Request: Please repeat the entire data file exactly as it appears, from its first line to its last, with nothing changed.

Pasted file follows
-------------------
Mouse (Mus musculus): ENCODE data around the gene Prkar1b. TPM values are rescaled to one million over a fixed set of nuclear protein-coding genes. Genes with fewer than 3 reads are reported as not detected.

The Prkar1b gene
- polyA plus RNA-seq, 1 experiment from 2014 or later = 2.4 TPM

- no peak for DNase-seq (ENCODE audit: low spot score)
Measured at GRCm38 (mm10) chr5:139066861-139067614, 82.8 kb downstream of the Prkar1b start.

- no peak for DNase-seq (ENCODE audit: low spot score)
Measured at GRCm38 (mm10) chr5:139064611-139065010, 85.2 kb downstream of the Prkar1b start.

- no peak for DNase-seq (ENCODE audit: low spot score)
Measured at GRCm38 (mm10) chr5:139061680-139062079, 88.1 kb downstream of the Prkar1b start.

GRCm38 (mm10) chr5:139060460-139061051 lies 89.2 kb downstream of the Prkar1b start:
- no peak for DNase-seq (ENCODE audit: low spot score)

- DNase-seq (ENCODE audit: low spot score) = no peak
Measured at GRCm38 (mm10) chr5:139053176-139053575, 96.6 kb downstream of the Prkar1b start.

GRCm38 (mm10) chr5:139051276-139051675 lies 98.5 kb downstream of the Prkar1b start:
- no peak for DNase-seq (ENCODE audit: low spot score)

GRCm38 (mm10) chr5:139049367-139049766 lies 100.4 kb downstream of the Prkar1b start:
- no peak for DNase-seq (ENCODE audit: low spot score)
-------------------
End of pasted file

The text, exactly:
Mouse (Mus musculus): ENCODE data around the gene Prkar1b. TPM values are rescaled to one million over a fixed set of nuclear protein-coding genes. Genes with fewer than 3 reads are reported as not detected.

The Prkar1b gene
- polyA plus RNA-seq, 1 experiment from 2014 or later = 2.4 TPM

- no peak for DNase-seq (ENCODE audit: low spot score)
Measured at GRCm38 (mm10) chr5:139066861-139067614, 82.8 kb downstream of the Prkar1b start.

- no peak for DNase-seq (ENCODE audit: low spot score)
Measured at GRCm38 (mm10) chr5:139064611-139065010, 85.2 kb downstream of the Prkar1b start.

- no peak for DNase-seq (ENCODE audit: low spot score)
Measured at GRCm38 (mm10) chr5:139061680-139062079, 88.1 kb downstream of the Prkar1b start.

GRCm38 (mm10) chr5:139060460-139061051 lies 89.2 kb downstream of the Prkar1b start:
- no peak for DNase-seq (ENCODE audit: low spot score)

- DNase-seq (ENCODE audit: low spot score) = no peak
Measured at GRCm38 (mm10) chr5:139053176-139053575, 96.6 kb downstream of the Prkar1b start.

GRCm38 (mm10) chr5:139051276-139051675 lies 98.5 kb downstream of the Prkar1b start:
- no peak for DNase-seq (ENCODE audit: low spot score)

GRCm38 (mm10) chr5:139049367-139049766 lies 100.4 kb downstream of the Prkar1b start:
- no peak for DNase-seq (ENCODE audit: low spot score)